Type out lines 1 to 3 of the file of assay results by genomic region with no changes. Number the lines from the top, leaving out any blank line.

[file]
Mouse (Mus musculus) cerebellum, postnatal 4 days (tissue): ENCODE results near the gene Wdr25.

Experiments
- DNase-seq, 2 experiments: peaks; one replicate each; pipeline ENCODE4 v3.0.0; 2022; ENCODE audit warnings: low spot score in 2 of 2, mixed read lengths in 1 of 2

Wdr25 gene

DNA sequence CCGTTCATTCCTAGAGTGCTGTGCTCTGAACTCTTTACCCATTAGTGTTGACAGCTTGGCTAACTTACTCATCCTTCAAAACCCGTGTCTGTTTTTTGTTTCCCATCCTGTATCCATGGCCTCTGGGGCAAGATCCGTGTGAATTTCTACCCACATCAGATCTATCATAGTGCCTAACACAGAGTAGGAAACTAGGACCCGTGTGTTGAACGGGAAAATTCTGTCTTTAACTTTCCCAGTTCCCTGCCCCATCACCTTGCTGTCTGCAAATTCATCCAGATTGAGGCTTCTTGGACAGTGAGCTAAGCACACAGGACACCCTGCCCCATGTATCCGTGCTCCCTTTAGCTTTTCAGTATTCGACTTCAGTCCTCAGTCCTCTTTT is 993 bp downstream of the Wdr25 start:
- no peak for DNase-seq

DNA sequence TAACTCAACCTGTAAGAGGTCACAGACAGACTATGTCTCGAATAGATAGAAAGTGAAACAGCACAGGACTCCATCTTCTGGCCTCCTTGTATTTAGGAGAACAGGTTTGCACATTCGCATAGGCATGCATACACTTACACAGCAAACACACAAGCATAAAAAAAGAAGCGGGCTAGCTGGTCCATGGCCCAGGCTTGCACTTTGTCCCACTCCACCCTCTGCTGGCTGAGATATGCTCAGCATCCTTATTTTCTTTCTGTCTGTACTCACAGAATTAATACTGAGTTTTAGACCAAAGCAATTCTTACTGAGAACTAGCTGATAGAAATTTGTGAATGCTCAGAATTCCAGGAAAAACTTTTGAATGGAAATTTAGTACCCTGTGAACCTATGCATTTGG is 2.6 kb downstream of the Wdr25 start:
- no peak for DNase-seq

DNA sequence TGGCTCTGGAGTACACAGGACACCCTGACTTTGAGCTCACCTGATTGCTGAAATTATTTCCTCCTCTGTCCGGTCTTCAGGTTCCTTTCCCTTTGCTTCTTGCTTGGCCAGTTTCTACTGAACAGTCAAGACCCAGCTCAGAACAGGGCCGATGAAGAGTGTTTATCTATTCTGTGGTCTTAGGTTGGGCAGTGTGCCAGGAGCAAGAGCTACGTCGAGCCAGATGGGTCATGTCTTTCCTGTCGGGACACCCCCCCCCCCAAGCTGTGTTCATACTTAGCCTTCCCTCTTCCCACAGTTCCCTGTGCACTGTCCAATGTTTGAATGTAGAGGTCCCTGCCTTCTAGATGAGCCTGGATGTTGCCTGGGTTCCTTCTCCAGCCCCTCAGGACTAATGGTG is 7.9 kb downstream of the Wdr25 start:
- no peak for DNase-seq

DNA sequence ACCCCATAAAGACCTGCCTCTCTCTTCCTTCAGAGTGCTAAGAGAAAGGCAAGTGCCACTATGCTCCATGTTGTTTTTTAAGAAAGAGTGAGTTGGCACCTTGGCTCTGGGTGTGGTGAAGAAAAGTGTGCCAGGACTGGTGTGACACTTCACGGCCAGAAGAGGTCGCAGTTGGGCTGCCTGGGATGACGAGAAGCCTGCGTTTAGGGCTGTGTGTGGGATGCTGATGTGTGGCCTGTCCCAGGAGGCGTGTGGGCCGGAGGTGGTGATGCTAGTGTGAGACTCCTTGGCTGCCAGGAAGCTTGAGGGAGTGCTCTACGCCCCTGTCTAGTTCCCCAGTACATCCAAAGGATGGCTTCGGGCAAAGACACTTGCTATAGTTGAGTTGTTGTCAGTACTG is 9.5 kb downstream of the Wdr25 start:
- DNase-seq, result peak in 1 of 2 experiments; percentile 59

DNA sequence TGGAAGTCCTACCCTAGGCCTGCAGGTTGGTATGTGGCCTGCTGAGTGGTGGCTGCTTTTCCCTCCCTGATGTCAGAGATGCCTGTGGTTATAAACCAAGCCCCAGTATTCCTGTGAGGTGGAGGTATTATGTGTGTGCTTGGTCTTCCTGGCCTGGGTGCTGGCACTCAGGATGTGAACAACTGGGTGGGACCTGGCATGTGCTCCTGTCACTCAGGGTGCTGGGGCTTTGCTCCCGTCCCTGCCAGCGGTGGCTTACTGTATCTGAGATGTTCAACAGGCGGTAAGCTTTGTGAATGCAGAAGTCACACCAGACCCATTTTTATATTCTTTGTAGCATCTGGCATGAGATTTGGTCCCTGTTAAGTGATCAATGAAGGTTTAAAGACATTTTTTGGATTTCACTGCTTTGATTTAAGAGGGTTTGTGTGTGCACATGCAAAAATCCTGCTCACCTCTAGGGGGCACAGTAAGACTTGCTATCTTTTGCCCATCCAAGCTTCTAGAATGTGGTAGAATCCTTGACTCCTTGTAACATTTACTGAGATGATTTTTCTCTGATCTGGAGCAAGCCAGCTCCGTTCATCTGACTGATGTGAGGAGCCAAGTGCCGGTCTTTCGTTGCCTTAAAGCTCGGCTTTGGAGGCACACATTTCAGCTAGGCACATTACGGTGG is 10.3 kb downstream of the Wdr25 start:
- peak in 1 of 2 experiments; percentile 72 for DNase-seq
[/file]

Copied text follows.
Mouse (Mus musculus) cerebellum, postnatal 4 days (tissue): ENCODE results near the gene Wdr25.

Experiments
- DNase-seq, 2 experiments: peaks; one replicate each; pipeline ENCODE4 v3.0.0; 2022; ENCODE audit warnings: low spot score in 2 of 2, mixed read lengths in 1 of 2